Seniors' health care suffers due to skyrocketing fees for prescription drugs, pharmacists say
It seemed like such a good idea at the time.
U.S. pharmacies collecting millions of Medicare dollars would be offered incentives to do more than simply push pills. If they don't meet the new standards, such as making sure their patients receive their medications and get flu and pneumonia shots, they'll have to give up some of thatMedicare funding.
The concept featured Direct and Indirect Remuneration fees, or DIR fees. Such fees "were originally supposed to be a way to offer incentives instead of a way to 'claw back' money from pharmacies," the Pharmacy Times noted.
Despite this intent, the incentives never materialized. Instead, DIRs evolved into a system that today offers pharmacies only penalties through higher and higher fees — even if every performance standard is achieved, pharmacists say. The sole "incentive" is a small reduction in those fees for meeting the standards.
That reality has brought accusations from a wide range of Medicare advocates and pharmacy supporters that the setup gouges pharmacies while benefiting health insurers and their pharmacy benefit managers that set nebulous performance standards without input from federal health officials.
In response, these insurers and drug supply chain middlemen PBMs — which are often the same company in America's highly consolidated health care market — say they are only doing what the federal government allows them to do under a key 2014 rule change.
Implemented when Medicare Part D was enacted in 2006 but significantly modified by the rule change eight years later, pharmacies' DIR fees skyrocketed 91,500% from 2013 to 2019, the Centers for Medicare and Medicaid Services say. The fees now total $11.2 billion a year, according to drug price guru Adam Fein, who writes Drug Channels newsletter.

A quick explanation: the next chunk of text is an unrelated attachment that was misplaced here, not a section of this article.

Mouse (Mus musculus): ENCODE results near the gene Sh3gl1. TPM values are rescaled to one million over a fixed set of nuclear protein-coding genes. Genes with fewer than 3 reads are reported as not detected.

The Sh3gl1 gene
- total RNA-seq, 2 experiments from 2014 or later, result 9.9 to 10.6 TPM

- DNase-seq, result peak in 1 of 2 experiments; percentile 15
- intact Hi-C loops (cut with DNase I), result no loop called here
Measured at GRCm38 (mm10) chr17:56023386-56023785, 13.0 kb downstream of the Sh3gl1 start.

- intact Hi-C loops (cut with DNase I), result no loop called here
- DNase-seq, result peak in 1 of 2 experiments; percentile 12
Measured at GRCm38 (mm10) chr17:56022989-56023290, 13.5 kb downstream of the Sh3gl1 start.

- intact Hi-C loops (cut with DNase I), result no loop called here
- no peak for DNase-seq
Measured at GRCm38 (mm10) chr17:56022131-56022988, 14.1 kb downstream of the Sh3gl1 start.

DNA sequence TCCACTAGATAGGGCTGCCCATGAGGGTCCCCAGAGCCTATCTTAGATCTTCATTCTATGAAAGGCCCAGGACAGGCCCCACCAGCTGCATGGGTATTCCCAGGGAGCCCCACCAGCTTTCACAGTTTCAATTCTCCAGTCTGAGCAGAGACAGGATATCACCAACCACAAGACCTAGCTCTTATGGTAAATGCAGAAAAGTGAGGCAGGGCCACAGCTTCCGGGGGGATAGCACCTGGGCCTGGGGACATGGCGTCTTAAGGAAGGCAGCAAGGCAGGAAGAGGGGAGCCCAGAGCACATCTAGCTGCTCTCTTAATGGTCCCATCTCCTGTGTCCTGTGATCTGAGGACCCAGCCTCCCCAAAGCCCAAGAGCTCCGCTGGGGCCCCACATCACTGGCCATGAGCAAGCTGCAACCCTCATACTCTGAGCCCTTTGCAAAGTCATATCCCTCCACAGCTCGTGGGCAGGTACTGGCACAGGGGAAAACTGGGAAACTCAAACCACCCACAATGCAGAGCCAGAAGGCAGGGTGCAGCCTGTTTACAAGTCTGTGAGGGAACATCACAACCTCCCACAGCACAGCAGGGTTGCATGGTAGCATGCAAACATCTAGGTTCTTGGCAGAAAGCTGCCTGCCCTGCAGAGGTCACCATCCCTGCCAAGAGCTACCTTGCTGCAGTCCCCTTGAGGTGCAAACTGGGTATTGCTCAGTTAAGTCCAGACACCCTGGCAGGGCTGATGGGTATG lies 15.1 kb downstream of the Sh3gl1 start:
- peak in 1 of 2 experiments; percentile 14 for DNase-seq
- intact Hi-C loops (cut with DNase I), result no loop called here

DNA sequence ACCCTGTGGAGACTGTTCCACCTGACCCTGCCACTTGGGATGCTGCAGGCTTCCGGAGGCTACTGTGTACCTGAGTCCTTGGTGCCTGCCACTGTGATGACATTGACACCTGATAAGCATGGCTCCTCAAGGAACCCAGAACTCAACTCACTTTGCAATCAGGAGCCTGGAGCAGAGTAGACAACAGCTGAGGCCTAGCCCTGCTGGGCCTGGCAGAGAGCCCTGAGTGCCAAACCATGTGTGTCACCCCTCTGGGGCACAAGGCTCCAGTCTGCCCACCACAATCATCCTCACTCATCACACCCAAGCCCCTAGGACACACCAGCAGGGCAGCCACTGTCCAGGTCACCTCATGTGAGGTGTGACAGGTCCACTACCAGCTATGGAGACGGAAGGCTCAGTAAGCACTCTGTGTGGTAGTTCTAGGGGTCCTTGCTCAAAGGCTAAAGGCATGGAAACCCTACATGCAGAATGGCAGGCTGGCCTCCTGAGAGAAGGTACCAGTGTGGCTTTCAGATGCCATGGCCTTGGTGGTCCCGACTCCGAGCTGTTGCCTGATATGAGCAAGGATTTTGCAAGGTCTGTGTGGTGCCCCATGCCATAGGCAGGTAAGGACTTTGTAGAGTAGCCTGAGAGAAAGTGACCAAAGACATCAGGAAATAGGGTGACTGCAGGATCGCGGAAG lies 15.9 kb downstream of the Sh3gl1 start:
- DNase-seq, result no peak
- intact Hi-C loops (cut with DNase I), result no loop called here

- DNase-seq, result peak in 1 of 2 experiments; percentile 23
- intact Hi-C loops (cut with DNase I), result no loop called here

A typical community pharmacy currently pays roughly $81,000 annually, a survey by the National Community Pharmacists Association shows. Some Ohio pharmacists say they pay annual assessments of hundreds of thousands of dollars.
Across the country, major pharmacies pay major DIR fees. Fairview Pharmacy Services, which has more than 30 locations across the Minneapolis-St. Paul area, shelled out $4.4 million in 2019, or 5.65% of its total reimbursement for claims, said Tim Affeldt, vice president of specialty/infusion operations. About $3.7 million of that total was split almost evenly between PBM CVS Caremark and health insurer Humana.
DIR fees hard for pharmacies to avoid
The pharmacists say that the amount of each bill is always impossible to predict and never arrives until months after seniors' original drug purchase.
They say that no matter how good their services, they will be assessed a DIR fee.
“I’m not even sure if Christ himself" could have avoided a penalty, says former GOP state Sen. Dave Burke of Marysville, who ran a pharmacy until late last year.
"I've never seen a study that this added to the quality or longevity of people’s lives."